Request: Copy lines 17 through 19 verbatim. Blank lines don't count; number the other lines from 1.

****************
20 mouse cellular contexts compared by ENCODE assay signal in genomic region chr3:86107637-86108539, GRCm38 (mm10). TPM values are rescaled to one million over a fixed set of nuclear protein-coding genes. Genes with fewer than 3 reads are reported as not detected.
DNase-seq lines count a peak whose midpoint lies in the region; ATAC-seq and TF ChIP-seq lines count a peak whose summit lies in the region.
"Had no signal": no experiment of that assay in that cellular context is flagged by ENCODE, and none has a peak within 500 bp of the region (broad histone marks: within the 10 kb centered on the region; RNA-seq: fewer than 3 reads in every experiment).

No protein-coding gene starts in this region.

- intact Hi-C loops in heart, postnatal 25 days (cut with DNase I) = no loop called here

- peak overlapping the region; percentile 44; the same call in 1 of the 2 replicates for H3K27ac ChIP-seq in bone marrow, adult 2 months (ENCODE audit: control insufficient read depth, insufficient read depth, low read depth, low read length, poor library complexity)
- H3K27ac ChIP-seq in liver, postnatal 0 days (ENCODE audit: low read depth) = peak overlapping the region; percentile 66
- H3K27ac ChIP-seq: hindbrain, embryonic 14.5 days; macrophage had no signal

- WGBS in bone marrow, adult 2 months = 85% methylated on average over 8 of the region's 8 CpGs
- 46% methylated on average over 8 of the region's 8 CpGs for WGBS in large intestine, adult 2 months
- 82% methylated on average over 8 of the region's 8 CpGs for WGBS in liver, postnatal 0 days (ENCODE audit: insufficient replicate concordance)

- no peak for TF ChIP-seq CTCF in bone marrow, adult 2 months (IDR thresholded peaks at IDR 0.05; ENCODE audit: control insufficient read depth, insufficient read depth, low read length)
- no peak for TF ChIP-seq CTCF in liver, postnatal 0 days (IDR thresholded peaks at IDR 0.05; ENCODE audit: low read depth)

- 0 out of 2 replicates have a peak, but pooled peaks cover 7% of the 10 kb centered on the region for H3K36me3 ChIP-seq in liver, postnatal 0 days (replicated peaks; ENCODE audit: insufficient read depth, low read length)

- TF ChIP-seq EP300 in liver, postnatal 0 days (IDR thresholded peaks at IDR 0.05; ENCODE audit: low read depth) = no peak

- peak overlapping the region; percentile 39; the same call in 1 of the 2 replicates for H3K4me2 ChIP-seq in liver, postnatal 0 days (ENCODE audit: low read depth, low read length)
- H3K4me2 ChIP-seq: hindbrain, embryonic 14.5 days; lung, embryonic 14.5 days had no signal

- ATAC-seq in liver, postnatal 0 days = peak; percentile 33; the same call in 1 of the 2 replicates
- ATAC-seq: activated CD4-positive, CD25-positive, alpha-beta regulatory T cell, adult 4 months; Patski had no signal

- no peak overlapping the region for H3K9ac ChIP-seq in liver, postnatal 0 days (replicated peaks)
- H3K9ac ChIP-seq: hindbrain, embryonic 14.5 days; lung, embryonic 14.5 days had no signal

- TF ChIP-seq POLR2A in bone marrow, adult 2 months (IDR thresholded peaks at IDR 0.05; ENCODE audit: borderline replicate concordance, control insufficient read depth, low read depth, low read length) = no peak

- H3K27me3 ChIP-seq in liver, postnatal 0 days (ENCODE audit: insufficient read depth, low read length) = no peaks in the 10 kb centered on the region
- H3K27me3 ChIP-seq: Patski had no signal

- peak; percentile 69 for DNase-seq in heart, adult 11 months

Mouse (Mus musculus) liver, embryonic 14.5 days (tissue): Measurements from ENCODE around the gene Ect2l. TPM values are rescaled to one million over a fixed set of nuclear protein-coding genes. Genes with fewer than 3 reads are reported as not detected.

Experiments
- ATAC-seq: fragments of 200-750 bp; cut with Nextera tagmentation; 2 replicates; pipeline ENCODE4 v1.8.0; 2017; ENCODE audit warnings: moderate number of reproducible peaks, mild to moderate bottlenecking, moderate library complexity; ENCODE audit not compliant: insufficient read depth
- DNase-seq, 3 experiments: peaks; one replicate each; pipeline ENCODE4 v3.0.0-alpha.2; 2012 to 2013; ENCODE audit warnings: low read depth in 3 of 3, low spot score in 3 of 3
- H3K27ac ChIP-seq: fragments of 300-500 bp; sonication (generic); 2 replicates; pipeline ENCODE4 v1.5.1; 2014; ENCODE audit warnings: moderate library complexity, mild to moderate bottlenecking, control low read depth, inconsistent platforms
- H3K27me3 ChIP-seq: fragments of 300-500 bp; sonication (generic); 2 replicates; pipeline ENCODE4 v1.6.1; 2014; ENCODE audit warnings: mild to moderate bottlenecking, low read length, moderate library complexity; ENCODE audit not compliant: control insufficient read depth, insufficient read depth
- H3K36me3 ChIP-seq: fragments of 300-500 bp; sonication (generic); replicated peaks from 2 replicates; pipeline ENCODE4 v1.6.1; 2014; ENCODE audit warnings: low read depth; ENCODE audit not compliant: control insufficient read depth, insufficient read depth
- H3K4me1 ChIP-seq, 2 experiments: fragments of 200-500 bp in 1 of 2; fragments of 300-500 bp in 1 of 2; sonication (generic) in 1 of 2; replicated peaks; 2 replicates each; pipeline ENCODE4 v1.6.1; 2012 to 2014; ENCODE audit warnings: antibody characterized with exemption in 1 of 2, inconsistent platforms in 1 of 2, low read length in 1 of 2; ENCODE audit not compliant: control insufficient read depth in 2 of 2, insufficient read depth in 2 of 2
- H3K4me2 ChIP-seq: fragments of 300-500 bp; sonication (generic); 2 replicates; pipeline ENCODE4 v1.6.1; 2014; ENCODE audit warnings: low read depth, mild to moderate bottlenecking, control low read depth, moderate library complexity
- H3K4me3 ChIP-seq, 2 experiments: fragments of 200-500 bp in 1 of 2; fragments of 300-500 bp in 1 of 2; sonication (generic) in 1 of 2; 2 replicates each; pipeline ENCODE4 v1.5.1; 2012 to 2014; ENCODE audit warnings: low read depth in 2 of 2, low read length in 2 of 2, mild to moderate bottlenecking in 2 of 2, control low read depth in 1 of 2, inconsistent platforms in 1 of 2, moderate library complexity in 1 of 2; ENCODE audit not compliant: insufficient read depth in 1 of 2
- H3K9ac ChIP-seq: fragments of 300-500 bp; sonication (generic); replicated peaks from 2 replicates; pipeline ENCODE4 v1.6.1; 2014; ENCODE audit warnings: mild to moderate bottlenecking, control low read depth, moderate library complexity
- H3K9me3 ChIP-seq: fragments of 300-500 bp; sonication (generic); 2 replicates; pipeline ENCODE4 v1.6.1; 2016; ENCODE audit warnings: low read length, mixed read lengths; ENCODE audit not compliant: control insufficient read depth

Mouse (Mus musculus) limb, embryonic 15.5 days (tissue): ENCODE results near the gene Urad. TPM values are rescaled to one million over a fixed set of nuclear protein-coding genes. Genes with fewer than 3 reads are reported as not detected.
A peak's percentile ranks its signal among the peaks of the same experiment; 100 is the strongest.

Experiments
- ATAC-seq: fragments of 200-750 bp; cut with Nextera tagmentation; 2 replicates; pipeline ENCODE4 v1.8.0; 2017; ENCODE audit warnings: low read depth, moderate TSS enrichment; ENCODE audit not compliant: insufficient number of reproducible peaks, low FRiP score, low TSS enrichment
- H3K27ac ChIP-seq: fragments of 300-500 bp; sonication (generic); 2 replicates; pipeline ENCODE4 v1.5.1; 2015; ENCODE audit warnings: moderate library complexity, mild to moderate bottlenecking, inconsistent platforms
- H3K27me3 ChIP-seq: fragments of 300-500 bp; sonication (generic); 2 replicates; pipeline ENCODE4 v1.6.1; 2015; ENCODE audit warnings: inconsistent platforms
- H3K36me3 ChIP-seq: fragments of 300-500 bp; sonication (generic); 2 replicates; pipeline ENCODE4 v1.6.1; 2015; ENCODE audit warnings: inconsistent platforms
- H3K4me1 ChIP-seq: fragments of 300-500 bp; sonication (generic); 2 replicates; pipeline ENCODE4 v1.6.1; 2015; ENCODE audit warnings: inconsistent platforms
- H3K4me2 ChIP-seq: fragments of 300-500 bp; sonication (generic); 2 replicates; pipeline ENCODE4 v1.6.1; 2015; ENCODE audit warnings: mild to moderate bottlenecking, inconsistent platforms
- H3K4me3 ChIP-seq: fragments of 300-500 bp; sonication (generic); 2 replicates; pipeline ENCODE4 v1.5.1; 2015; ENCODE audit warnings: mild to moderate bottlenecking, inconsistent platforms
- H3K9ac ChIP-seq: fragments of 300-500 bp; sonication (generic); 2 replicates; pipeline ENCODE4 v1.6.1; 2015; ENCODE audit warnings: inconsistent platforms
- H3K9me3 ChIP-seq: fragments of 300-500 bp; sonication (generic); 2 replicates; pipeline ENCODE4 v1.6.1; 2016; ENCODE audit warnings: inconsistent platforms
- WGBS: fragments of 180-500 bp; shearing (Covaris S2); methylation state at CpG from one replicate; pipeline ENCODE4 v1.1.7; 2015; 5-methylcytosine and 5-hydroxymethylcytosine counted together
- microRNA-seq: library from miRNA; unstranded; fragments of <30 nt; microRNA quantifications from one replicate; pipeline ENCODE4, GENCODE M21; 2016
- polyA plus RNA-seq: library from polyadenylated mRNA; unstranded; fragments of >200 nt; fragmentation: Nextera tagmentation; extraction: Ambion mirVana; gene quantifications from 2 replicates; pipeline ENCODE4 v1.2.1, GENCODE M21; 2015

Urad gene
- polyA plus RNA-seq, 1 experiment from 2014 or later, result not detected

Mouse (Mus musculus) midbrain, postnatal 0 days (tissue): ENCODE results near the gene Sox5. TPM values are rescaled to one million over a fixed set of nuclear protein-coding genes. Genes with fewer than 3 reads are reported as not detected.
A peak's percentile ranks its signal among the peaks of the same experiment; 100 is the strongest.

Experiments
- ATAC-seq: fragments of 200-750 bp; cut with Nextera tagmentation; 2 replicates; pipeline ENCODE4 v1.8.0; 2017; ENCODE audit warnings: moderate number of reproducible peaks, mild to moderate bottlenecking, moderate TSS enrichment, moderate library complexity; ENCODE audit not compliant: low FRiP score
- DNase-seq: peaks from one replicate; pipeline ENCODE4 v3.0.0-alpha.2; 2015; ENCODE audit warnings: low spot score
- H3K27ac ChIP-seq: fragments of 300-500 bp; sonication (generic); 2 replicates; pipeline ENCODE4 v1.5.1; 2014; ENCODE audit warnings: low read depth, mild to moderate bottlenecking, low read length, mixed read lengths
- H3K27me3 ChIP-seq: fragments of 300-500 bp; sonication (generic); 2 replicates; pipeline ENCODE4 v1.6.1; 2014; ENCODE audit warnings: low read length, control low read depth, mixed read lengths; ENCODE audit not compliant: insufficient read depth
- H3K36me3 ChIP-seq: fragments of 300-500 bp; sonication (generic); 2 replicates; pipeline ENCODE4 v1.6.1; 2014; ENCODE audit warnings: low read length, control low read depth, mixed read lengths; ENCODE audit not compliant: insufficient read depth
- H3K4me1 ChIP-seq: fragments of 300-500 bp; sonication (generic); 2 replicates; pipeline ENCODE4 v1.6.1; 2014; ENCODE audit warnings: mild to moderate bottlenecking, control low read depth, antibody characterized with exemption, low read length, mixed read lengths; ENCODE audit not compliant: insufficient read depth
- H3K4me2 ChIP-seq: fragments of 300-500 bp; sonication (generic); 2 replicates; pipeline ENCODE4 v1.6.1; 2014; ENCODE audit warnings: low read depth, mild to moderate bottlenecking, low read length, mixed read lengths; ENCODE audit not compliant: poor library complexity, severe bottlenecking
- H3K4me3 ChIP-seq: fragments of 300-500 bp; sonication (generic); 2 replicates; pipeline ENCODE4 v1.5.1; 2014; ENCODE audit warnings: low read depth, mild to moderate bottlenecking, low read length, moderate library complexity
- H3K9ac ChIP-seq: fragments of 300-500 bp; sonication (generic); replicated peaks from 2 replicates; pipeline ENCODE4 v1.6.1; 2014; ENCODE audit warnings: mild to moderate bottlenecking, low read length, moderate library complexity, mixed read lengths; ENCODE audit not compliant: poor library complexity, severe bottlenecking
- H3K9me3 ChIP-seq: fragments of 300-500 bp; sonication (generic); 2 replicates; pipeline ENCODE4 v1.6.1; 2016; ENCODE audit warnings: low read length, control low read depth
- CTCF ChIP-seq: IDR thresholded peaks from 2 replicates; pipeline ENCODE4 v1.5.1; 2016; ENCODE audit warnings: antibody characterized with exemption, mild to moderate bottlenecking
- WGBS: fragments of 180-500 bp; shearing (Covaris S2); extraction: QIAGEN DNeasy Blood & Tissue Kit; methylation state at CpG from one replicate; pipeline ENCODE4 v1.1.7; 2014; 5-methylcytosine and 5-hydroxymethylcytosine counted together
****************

- H3K4me2 ChIP-seq: hindbrain, embryonic 14.5 days; lung, embryonic 14.5 days had no signal

- ATAC-seq in liver, postnatal 0 days = peak; percentile 33; the same call in 1 of the 2 replicates
- ATAC-seq: activated CD4-positive, CD25-positive, alpha-beta regulatory T cell, adult 4 months; Patski had no signal